Coordination is required whenever and wherever a group of persons work together to achieve common objectives. It is the basic cement­ing force in an organisation. Coordination becomes necessary because of the following disintegrating forces.

1. Increase in size and complexity of operations:

Growth in the number and complexity of activities is the major factor requiring coordination. Need for coordination arises as soon as the operations become multiple, diversified and complex. In a large organisation, a large number of individuals are employed.

These people may work at cross purposes if their efforts and activities are not properly coordinated. Increasing scale of operations may also increase geographical distance among the mem­bers of the organisation. Several layers of authority create problem of communication.


Personal contact is not possible and formal methods of coordination become essential. Operations are multifarious and there are too many centrifugal forces.

Therefore, constant efforts are requited to ensure harmonious functioning of the enterprise. As the size of orga­nisation increases, the task of coordination becomes increasingly difficult.

2. Specialization:

Division and subdivision of work into specialized functions and departments leads to diversity; of tasks and lack of uniformity. Specialists in charge of various departments focus on their own functions with little regard to other functions.


For example, production department may insist on the manufacture of those products which are convenient and economical to produce overlooking their suitability to consumers. It becomes necessary to synchronies the diverse and specialized activities of different units to create unity in the midst of diversity.

Generally, greater the division of labor. More is the need for coordination. Specialization will not yield desired results unless specialized efforts are ‘effectively integrated. Where division of labor is inevitable, coordination becomes mandatory.

Need to specialize leads to horizontal and vertical differentiation of organizational activities. The greater the differentiations, more serious are the problems of communication and coordination.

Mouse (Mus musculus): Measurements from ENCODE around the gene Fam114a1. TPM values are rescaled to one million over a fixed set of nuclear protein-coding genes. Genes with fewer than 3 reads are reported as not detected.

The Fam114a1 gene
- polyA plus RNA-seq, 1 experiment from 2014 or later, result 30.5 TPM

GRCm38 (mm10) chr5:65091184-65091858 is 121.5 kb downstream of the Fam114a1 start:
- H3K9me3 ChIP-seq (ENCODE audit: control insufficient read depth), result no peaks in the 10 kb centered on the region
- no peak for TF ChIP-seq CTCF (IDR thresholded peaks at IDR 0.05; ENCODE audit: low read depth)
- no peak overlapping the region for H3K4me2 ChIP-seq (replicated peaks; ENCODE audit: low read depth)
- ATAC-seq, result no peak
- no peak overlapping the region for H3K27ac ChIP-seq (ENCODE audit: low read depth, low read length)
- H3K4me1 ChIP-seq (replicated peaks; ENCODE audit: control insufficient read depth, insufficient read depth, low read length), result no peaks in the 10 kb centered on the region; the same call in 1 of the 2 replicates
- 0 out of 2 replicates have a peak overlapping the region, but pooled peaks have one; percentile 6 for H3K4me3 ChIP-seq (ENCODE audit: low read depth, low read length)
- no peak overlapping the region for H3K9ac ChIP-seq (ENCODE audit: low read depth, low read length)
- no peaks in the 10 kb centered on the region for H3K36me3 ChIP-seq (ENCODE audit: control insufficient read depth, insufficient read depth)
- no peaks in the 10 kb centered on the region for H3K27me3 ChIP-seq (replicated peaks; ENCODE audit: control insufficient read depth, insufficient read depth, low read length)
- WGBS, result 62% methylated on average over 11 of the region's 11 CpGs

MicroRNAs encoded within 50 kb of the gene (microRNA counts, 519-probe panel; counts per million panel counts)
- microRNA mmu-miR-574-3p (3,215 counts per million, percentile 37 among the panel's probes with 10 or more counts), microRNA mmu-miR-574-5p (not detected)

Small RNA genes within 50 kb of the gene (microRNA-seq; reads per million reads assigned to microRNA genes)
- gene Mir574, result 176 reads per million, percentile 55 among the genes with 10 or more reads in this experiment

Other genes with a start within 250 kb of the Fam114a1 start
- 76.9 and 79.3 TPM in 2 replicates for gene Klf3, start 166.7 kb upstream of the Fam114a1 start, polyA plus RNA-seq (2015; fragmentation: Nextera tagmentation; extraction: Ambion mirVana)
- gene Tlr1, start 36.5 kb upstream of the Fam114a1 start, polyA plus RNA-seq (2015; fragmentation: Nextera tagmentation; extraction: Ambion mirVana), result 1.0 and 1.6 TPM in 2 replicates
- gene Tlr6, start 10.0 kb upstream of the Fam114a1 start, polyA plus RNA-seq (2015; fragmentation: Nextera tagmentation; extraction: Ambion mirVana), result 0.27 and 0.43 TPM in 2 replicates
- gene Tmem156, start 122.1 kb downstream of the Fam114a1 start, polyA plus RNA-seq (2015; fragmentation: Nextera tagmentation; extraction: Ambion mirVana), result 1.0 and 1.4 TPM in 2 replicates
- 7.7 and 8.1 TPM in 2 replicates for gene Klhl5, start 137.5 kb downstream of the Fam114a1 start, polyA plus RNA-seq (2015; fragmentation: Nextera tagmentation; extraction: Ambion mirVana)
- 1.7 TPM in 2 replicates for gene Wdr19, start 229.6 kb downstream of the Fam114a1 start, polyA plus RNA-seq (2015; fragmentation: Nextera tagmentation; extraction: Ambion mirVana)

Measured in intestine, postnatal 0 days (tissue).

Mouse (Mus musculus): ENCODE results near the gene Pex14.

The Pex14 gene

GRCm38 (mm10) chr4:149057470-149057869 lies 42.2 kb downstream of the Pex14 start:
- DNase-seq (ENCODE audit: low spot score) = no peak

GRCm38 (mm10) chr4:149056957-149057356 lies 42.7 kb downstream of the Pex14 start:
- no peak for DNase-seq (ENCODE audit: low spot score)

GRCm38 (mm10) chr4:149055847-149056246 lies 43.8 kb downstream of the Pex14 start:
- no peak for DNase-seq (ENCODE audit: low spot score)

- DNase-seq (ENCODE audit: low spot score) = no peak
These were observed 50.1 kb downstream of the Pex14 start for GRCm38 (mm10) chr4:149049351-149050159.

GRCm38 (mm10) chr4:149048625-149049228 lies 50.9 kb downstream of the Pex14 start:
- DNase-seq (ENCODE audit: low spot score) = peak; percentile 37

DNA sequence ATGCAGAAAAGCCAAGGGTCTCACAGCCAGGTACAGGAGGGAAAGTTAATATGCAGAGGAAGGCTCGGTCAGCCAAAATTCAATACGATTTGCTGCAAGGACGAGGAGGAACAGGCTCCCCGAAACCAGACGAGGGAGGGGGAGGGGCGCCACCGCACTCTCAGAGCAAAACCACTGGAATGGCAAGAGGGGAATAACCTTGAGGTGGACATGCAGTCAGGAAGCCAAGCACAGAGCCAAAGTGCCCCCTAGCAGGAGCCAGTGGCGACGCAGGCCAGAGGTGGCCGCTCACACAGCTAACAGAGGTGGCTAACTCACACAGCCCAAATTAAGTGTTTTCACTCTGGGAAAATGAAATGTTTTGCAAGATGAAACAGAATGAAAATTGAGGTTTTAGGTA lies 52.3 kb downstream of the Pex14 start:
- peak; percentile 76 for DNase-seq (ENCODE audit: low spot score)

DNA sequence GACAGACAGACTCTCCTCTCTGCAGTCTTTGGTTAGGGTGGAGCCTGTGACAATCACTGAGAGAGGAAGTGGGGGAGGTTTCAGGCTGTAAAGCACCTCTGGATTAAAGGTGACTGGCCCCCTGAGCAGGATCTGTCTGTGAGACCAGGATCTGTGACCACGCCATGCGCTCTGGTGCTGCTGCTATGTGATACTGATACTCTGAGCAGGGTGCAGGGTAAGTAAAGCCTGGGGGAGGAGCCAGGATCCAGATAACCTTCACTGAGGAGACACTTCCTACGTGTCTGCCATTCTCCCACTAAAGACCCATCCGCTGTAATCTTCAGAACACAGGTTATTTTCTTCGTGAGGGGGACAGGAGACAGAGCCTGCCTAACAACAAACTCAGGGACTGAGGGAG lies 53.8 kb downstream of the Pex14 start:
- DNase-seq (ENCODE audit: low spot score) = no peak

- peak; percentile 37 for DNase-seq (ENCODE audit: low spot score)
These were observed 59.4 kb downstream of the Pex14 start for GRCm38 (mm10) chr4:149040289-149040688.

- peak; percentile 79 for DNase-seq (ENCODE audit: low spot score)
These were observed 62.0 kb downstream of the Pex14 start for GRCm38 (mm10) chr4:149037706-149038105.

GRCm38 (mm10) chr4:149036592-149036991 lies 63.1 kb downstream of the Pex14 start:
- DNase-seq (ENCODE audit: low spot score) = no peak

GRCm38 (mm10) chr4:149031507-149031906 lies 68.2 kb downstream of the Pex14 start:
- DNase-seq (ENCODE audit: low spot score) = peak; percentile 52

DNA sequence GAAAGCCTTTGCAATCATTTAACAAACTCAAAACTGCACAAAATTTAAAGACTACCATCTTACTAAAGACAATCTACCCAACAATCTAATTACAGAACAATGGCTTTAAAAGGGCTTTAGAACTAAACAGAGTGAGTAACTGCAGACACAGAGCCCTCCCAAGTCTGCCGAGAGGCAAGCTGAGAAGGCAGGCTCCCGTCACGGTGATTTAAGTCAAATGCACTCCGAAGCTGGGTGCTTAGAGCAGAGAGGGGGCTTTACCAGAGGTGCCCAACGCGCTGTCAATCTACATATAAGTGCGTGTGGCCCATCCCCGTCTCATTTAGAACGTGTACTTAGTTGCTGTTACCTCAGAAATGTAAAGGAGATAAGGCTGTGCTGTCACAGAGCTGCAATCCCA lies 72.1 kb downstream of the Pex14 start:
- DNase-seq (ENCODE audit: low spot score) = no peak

3. Clash of interests:


Individuals join an organisation to fulfill their personal goals, i.e., their physiological and psychological needs. Often individuals fail to appreciate how the achievement of organizational goals will satisfy their own goals. They may pursue their own specialized personal interests often at the expense of the larger organizational goals.

They tend to work at cross-purposes. Coordination helps to avoid con­flict between individual and organizational goals. It brings about harmony between the two types of goals by making individuals see how their jobs contribute to the common goals of the organisation. Coordination avoids all splintering efforts that may destroy the unity of action.

4.Different outlook:

Every individual in the organisation has his own way of working and approach towards problems. Capacity, talent and speed of people differ widely. It becomes imperative to reconcile dif­ferences in approach, timing and effort of different departments to secure unity of action.


Cooperation serves as the binding force in an organisation in the face of narrow and sectional outlook. Coordination becomes difficult due to differences in the attitudes and working styles of personnel.

5. Interdependence of units:

Various units of an organisation depend upon one another for their successful functioning. For instance the spinning plant supplies yarn to the weaving plant.

The output of one unit serves as the input of another unit. James D. Thompson has identified three types of interdependence, namely, (a) pooled interdependence, (b) sequential interdependence, and (c) reciprocal interdependence.


Pooled interdependence refers to the situation wherein the various departments of an organisation function as autonomous units and do not depend on each other for the performance of their day-today-activities. In sequential interdependence, the work of different units forms a sequence and one unit cannot do its work until the work in preceding unit has been com­ pelted.

In reciprocal interdependence, different units are reciprocally related and there is a give and take relationship among them. The need for coordination increases with an increase in the interdependence between organizational units. It is highest in reciprocal interdependence, higher in sequential interdependence and high in pooled interdependence.

6. Conflicts:

In an organisation, conflicts may arise between line managers and staff specialists or between management and workers. Human nature is such that a person emphasizes his own area of interest and does not want to get involved in the activities of others. Coordination avoids potential sources of conflict.


7. Empire-building:

In order to boost up self-importance and personal ego, some members of the organisation tend to over-emphasize their own activities. Such empire-builders try to get maximum possible share of the total resources for their own units as if the units were separate entities.

This empire building tendency does not allow cooperation and self-coordination. Special efforts become necessary to coor­dinate the activities and efforts of empire-builders.

8. Personal jealousies and rivalries:

Personality clashes are quite com­mon in human organizations. Members of rival groups deliberately sabotage coordination. In their efforts to settle personal scores, some persons do not permit harmonious action or team work. Such rivalry is often accentuated by lack of clear-cut goals and specific authority limits.